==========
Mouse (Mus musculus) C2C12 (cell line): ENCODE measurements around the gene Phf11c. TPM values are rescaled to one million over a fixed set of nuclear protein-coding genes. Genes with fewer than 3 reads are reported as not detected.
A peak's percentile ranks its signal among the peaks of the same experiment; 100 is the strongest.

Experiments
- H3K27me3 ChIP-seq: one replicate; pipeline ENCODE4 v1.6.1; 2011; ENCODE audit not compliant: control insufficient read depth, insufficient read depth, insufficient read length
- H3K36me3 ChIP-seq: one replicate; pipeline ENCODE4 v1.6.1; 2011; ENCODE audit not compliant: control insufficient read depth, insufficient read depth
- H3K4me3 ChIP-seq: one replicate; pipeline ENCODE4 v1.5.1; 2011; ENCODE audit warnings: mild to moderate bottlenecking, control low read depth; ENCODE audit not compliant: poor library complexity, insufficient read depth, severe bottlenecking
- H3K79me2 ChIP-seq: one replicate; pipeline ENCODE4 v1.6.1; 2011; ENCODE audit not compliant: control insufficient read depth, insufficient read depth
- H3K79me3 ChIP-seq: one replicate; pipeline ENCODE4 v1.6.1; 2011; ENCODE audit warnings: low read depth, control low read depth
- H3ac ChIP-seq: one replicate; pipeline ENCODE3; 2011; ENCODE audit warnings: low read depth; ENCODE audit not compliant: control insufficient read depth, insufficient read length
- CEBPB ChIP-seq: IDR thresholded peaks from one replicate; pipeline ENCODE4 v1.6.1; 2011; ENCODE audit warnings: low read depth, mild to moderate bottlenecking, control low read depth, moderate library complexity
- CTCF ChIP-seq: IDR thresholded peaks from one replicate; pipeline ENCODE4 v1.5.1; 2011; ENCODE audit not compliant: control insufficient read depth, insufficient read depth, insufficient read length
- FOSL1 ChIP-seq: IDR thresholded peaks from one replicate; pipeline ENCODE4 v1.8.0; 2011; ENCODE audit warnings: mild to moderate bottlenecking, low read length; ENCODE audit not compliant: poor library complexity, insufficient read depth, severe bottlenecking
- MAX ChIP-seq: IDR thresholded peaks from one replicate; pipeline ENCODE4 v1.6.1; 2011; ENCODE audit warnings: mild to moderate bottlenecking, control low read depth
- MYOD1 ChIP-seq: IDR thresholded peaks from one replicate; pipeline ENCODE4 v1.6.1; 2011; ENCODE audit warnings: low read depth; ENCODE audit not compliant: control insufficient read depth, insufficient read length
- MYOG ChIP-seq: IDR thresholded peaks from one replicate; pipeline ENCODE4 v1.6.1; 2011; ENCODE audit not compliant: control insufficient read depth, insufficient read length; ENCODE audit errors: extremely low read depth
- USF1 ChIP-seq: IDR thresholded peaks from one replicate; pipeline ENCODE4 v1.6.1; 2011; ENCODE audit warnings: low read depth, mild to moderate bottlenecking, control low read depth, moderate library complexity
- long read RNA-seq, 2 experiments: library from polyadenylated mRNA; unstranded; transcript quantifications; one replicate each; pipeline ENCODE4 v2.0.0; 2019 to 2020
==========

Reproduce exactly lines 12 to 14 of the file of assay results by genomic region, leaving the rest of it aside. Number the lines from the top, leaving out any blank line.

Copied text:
- FOSL1 ChIP-seq: IDR thresholded peaks from one replicate; pipeline ENCODE4 v1.8.0; 2011; ENCODE audit warnings: mild to moderate bottlenecking, low read length; ENCODE audit not compliant: poor library complexity, insufficient read depth, severe bottlenecking
- MAX ChIP-seq: IDR thresholded peaks from one replicate; pipeline ENCODE4 v1.6.1; 2011; ENCODE audit warnings: mild to moderate bottlenecking, control low read depth
- MYOD1 ChIP-seq: IDR thresholded peaks from one replicate; pipeline ENCODE4 v1.6.1; 2011; ENCODE audit warnings: low read depth; ENCODE audit not compliant: control insufficient read depth, insufficient read length